(The Center Square) – Members of the Virginia business community are voicing concern over legislation that would require small businesses to pay state income taxes on forgivable loans received by the federal government as they are trying to recover from the COVID-19 pandemic and subsequent economic restrictions.
Because Virginia is a state that does not automatically conform its state tax code to the federal tax code, it must introduce tax conformity legislation annually. Although normally a routine matter, a House committee has advanced legislation that would conform conform parts of the code. One part that’s left out of the bill is an income tax exemption for Paycheck Protection Program (PPP) loans, which are tax exempt at the federal level.
Del. Vivian Watts, D-Annandale, the sponsor of House Bill 1935, said during a committee meeting that fully conforming to the federal income tax code would cause a $1 billion budget deficit for the state. Virginia, she noted, is required to pass a balanced budget every year, but the federal government is not.
Finance Secretary Aubrey Lane told lawmakers the state tried to conform to as much of the tax code as it could, but recent federal changes have made it difficult. In the proposed bill, the state would conform to most of the individual tax provisions, but it will deconform from many of the business tax provisions. Some of the deconformity is from recent COVID-19-related changes to the tax code and others from the 2017 Tax Cuts and Jobs Act.
The possibility that the state will not fully conform to the federal tax code has caused concern for businesses that have lost revenue during the pandemic and have to face a gradual minimum wage hike beginning in May.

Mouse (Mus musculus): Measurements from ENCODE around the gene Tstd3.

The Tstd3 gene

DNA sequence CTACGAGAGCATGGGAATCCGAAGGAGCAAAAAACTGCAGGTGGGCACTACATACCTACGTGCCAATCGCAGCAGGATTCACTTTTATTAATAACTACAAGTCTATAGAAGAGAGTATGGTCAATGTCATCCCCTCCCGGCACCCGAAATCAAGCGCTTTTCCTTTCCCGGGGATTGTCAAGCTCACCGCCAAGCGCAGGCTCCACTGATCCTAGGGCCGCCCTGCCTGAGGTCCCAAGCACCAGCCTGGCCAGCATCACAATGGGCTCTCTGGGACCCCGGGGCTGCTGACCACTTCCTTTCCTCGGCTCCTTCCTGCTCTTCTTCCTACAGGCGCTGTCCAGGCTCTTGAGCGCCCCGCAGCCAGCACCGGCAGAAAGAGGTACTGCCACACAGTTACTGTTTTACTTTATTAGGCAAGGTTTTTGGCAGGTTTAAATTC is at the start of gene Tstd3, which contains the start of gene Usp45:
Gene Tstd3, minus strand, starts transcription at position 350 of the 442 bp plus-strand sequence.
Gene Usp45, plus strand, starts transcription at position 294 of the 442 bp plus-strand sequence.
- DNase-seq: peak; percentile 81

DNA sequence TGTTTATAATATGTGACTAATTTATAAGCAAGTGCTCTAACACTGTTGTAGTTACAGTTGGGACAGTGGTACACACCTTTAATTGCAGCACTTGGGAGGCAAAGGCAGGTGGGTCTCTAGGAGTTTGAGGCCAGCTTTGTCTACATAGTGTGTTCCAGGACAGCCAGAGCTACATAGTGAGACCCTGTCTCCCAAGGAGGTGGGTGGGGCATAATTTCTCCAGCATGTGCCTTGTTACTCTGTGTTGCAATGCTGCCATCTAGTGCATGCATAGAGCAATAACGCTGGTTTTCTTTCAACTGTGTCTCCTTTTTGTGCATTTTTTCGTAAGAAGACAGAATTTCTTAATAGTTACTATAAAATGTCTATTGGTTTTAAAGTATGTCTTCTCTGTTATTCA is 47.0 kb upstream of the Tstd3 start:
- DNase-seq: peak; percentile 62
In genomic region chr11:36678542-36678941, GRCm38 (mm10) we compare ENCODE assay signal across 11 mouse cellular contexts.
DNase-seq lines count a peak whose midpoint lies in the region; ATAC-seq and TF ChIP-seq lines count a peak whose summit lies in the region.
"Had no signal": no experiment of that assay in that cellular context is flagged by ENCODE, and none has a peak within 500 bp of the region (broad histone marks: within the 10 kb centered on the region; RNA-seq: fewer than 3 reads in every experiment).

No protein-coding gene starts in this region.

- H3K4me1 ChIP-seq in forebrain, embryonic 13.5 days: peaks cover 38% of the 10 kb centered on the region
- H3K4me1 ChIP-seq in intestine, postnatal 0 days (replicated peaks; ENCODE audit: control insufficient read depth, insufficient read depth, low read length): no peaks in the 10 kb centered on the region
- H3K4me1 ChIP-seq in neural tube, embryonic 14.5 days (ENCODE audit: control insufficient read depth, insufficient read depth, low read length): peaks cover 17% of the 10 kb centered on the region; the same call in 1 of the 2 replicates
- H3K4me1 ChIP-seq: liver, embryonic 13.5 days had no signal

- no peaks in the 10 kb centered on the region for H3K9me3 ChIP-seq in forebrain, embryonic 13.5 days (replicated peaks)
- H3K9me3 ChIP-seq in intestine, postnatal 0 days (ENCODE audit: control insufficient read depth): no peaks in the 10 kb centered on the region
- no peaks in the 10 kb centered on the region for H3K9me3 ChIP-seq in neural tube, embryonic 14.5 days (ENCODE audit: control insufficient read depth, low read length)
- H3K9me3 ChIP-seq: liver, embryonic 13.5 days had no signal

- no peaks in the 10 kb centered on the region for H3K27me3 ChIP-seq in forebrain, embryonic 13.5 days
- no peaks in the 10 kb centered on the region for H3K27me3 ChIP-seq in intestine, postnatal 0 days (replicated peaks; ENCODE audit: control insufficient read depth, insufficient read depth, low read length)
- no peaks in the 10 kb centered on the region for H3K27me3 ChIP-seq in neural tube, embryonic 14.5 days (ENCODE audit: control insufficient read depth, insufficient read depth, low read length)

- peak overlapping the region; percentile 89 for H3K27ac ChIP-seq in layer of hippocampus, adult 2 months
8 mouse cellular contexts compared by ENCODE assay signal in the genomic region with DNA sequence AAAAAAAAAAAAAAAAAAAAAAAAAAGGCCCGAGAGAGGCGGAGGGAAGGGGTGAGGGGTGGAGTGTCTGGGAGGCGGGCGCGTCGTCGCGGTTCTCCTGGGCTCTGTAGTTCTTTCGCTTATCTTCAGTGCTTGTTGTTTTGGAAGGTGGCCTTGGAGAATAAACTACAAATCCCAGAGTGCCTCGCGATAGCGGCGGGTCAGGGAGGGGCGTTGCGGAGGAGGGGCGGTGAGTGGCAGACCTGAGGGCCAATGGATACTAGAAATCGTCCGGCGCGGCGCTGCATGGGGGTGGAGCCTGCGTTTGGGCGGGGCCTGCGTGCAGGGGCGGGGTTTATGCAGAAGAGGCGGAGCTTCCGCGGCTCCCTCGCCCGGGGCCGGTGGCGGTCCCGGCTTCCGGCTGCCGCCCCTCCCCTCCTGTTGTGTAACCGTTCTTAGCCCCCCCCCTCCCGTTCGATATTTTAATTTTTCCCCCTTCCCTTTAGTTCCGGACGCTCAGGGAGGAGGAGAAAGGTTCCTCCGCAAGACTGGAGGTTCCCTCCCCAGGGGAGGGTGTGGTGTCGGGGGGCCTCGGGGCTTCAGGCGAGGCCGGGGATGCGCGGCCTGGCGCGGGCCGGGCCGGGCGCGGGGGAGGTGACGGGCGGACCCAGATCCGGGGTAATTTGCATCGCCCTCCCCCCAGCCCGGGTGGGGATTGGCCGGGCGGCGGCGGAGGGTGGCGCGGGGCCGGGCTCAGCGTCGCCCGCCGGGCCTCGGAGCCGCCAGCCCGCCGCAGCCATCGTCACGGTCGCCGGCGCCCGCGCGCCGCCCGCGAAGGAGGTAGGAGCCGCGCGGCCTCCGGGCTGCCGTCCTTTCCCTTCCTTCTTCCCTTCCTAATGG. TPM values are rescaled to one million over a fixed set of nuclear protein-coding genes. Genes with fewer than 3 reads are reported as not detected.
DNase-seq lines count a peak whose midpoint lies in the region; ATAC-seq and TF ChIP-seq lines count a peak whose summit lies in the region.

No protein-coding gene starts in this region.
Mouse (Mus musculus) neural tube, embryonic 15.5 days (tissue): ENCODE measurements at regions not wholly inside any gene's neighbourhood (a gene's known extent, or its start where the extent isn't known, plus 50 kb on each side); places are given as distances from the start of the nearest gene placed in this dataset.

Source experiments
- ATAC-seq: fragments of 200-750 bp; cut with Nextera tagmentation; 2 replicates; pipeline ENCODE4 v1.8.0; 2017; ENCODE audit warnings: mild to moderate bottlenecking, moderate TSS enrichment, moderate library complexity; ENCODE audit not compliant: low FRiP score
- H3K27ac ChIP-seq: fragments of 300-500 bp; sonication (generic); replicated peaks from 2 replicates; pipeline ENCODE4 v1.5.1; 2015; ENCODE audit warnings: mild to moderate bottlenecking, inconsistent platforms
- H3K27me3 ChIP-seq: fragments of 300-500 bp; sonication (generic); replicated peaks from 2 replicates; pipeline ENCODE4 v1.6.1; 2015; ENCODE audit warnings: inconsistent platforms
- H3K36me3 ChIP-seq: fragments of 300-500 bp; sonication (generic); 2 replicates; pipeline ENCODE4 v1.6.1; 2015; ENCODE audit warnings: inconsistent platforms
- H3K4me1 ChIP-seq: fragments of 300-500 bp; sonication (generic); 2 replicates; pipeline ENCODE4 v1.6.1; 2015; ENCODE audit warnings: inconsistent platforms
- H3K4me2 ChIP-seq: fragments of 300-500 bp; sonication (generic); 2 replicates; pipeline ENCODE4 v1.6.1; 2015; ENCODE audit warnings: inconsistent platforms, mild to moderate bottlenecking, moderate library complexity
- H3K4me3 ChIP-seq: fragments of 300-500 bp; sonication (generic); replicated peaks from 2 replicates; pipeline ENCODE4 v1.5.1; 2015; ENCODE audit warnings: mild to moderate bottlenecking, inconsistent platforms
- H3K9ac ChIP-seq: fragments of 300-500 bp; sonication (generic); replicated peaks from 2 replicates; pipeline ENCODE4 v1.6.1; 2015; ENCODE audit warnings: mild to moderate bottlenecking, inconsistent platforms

The Virginia state director for the National Federation of Independent Business, Nicole Riley, cautioned that not exempting PPP loans would have a negative effect on the 113 businesses that took out these loans.
“This is a money grab from the pockets of suffering small businesses who lost so much revenue when they were closed by the government and through no fault of their own,” Riley said. “The legislature just wants more money to spend but with this bill, that cost falls on the backs of small business owners.
“Small businesses took PPP loans when the government shutdown the economy and the goal was to save employee’s jobs and keep them off the unemployment rolls,” Riley said. “The business owners followed all the rules and carried out their end of the bargain. Essentially, the state is kicking them when they are down.”
Robert Melvin, the director of government affairs at the Virginia Restaurant, Lodging & Travel Association, told The Center Square his organization is disappointed in the legislation. He said any additional burden will hurt small businesses and likely will require some of them to lay off employees or reduce hours.
Melvin said state changes to federal law regarding businesses will have a collective impact that will damage small businesses. The minimum wage is set to increase from $7.75 per hour to $9.50 per hour in May, but Melvin said people really will see the negative effect on businesses the following year, when the minimum wage goes up to $11 per hour in January. The association is fighting to slow down the increase.
“None of this should be looked at individually,” Melvin said.
Stephen Haner, a senior fellow for state and local tax policy at the free-market Thomas Jefferson Institute for Public Policy, told The Center Square the state should not be taxing the COVID-19 relief.
“This Northam Administration says this could be close to half a billion dollars over two years, which I consider as the state taking a 6% skim off the top of money Congress was and is using to save our economy,” Haner said. “It is no different than if the state tried to tax the individual stimulus payments, but they don’t dare try that. I think they were hoping the business community would just lie down and take this. The state is getting billions, billions of extra funds from the federal taxpayers and should not be taxing this relief.”
Republicans have urged the state to exempt these loans from taxation, but Democrats have a majority in both chambers of the General Assembly.
By TYLER ARNOLD